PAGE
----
601 E Arrellaga St suite 202, Santa Barbara, CA 93103

Root Canal in Santa Barbara, California


Root Canal Treatment

Root canal treatment saves a tooth that is heavily damaged or decayed. Often used as a last resort, root canal treatment involves removing the living portion of a tooth - the pulp - then cleaning and filling the canal that it occupied. Finally, a filling or restoration is placed on the tooth surface to block access to the treated canal.

Anatomy of a tooth

To better understand root canal treatment, you need to have a brief understanding of tooth anatomy. Inside the tooth, under the white enamel and a hard layer called the dentin, is a soft tissue called the pulp. The pulp contains blood vessels and nerve tissue. The pulp creates the surrounding hard tissues of the tooth during tooth development. However, once a tooth has fully matured, it can survive without the pulp.

Why remove the pulp?

A tooth's pulp may need to be removed for various reasons, but the most common are tooth decay, trauma, or tooth sensitivity. Tooth decay, if left untreated, can advance past the outer shell of the tooth and reach the pulp. Since the pulp contains the tooth's blood vessels and nerves, bacterial infection can cause the pulp to become inflamed and irritated. This can in turn cause toothaches, and if left untreated, an abscess can form. An abscess is a pus-filled pocket that forms at the end of the roots of the tooth. If left untreated, bone is lost around the tooth, swelling begins, and the tooth, and perhaps surrounding teeth, may need to be extracted. A root canal can stop this cascade of bad events by removing the pulp material, cleaning the chamber, and stopping the infection before it spreads.
Trauma to a tooth can behave the same way as an infection. If a tooth is damaged in an accident, the pulp may become irreversibly inflamed, causing pain. Root canal treatment can remove this pain since removing the pulp also removes the nerves that allow the tooth to feel pain. Similarly, patients who have tooth sensitivity to hot or cold, and have tried other ways to control their symptoms, may have to resort to root canal treatments. Removing the pulp has the effect of removing the nerves, which conduct cold/hot sensation from the tooth. Remember, following root canal treatment, a tooth is essentially dead and cannot feel anything - the tooth can still function fully in everyday use though.

Who needs root canal treatment? Who does not?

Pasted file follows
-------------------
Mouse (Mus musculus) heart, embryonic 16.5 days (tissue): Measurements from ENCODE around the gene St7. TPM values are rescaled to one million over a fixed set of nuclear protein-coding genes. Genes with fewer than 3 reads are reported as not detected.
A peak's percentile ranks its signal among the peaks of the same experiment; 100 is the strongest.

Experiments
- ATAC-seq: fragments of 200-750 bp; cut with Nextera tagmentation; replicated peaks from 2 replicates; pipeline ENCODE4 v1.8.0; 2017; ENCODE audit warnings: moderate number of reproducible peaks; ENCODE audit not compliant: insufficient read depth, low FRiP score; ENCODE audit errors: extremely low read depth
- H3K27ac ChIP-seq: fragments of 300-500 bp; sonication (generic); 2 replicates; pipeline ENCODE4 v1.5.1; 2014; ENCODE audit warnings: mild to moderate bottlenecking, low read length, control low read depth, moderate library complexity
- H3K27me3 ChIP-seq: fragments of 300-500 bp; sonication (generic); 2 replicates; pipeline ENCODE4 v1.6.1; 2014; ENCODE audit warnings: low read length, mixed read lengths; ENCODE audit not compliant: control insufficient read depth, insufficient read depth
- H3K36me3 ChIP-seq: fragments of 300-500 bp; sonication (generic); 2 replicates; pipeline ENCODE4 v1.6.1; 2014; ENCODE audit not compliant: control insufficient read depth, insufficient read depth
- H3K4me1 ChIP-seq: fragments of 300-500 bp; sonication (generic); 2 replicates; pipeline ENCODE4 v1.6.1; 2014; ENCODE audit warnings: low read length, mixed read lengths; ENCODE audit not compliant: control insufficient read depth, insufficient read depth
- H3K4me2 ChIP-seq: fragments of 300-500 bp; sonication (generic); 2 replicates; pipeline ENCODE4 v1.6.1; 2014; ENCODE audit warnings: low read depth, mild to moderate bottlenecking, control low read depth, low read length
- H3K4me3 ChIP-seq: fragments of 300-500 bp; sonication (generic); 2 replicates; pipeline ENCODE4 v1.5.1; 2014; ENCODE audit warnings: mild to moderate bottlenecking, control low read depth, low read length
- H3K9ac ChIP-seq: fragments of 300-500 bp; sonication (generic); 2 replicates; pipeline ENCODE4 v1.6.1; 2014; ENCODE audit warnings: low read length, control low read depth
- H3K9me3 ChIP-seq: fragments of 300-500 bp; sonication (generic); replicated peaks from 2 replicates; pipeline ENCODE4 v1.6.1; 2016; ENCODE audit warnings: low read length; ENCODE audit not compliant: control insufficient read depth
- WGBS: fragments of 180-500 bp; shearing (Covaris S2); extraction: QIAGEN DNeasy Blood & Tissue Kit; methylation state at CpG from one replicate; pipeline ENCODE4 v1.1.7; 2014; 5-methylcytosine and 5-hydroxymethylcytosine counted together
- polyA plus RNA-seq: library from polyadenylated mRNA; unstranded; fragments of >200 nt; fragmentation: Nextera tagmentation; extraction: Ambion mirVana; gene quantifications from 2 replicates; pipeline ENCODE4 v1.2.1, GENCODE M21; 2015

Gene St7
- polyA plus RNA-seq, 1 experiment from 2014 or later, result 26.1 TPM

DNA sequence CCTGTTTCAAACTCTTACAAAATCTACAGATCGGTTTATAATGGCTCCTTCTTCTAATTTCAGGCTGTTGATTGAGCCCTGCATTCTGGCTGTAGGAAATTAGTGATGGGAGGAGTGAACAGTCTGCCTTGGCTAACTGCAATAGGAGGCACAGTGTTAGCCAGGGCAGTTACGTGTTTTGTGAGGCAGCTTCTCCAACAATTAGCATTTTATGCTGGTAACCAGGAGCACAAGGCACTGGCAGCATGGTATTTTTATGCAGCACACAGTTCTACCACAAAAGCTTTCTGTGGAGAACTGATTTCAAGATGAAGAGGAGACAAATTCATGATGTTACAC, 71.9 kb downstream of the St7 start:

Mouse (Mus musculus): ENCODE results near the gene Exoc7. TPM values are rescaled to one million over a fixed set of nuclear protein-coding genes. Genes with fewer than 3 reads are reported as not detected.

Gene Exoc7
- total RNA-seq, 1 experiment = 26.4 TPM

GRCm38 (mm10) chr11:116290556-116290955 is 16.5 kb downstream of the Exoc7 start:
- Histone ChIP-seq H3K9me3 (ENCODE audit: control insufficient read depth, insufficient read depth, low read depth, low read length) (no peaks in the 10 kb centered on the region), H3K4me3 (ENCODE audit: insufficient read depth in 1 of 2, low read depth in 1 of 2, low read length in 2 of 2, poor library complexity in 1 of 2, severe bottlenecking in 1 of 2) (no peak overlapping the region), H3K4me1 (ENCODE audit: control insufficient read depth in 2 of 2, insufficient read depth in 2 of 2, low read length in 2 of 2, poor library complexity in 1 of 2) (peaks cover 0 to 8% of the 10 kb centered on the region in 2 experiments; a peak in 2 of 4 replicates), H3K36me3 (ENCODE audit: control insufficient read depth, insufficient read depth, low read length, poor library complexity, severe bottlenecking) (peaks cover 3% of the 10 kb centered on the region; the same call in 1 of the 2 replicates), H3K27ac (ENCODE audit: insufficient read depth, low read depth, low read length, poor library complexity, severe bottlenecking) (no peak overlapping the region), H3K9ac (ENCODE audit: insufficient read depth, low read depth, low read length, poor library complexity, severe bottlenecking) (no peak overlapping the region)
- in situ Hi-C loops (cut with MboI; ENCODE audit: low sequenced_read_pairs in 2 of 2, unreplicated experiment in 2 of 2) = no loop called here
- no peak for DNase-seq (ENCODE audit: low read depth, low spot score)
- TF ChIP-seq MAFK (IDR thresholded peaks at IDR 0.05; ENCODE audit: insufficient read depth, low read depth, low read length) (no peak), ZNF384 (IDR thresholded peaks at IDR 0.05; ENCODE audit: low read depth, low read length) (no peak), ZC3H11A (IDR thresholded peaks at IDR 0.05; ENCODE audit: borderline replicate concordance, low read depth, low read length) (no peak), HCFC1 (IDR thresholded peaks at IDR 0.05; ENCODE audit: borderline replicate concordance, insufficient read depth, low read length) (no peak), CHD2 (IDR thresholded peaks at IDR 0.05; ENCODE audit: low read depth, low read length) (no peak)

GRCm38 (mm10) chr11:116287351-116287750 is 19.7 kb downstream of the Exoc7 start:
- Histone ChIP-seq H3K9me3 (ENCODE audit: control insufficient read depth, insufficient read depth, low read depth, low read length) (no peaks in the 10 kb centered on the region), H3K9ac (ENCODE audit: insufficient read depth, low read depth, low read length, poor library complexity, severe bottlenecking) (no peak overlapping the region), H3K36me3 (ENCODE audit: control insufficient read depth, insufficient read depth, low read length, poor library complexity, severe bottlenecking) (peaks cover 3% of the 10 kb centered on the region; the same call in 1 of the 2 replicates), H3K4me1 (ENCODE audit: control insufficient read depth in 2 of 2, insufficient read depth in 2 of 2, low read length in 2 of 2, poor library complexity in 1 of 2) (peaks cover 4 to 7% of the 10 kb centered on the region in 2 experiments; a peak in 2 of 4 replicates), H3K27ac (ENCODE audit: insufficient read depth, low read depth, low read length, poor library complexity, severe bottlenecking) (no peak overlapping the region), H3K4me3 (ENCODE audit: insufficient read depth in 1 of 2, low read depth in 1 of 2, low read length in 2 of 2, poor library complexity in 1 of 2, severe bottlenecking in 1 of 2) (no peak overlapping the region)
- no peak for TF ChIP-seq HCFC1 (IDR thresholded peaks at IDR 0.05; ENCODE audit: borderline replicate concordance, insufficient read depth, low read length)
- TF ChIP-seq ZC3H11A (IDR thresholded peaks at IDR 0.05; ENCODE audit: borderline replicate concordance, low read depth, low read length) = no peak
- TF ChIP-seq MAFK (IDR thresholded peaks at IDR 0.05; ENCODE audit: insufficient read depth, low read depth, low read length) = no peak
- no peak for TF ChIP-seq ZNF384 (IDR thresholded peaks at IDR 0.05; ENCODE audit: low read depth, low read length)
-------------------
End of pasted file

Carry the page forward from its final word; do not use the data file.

As stated earlier, any tooth, which has an inflamed or infected pulp, may need root canal treatment. If you have pain on biting, prolonged sensitivity to heat or cold, tenderness to touch and chewing, discoloration of the tooth, and swelling, drainage and tenderness in nearby gingival tissues, you may require a root canal. Sometimes, however, there are no symptoms, and a root canal may still be needed. By running various tests, your dentist will be better able to make a recommendation.
In certain cases, an inflamed pulp can return to normal as long as the infection has not reached the pulp. As bacteria make their way to the pulp, the pulp becomes inflamed before the bacteria have even entered the pulp canal. If the decay is removed and repaired, the pulp may reverse itself and no longer be inflamed. If the infection has reached the pulp canal though, root canal treatment is almost always required.
In certain cases, your dentist may want to do a root canal treatment, but it is not possible. If the infection has gone too far and for too long, removing the pulp may no longer help the tooth since the infection has spread past the tooth in question. Other times, the root of the teeth may bend at such sharp angles that removing the pulp becomes impossible. An endodontic specialist may be able to perform the treatment though - ask your dentist about getting a referral. Most root canal treatments take 1 to 2 appointments to complete, but might require more time if a crown or cap is being placed on afterwards. To begin, your dentist will analyze x-rays to have an understanding of the tooth's root structure, and will begin the procedure by administering local anesthetic. Following this, a root canal should be essentially painless since all nerves leading to the tooth are now blocked.
Once the pulp chamber has been accessed, your dentist will remove the nerves and blood vessels, or pulp, and begin cleaning and shaping the empty canal.
After the space is cleaned and shaped, the root canal is filled with a biocompatible material, usually a rubber-like material called “gutta-percha.” The gutta-percha is placed with an adhesive cement to ensure complete sealing of the root canals. This ensures that bacteria cannot gain access in the future.
Depending on how severe the case is, your dentist may opt to not fill the canal with gutta-percha on the first appointment. Instead, he or she may place medication material within the canal, temporary seal the top portion of the tooth, and give the antibiotic medication some time to work. Then in the next appointment, when the canal is clear of bacteria, the canal will be filled and sealed.
In either case, once the root canal has been sealed, the crown of the tooth (top portion) is ready to be restored. Your dentist may place a simple filling if the cavity made is small, or may place a temporary filling if the tooth requires a crown or cap at a later date.
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